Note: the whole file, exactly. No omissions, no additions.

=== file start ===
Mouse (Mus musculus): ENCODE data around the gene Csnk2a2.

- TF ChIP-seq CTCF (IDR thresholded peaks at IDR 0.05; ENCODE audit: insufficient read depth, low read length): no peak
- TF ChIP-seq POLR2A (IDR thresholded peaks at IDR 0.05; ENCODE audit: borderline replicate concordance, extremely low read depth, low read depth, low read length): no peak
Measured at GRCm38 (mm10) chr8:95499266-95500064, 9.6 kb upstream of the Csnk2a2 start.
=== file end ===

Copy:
Mouse (Mus musculus): ENCODE data around the gene Csnk2a2.

- TF ChIP-seq CTCF (IDR thresholded peaks at IDR 0.05; ENCODE audit: insufficient read depth, low read length): no peak
- TF ChIP-seq POLR2A (IDR thresholded peaks at IDR 0.05; ENCODE audit: borderline replicate concordance, extremely low read depth, low read depth, low read length): no peak
Measured at GRCm38 (mm10) chr8:95499266-95500064, 9.6 kb upstream of the Csnk2a2 start.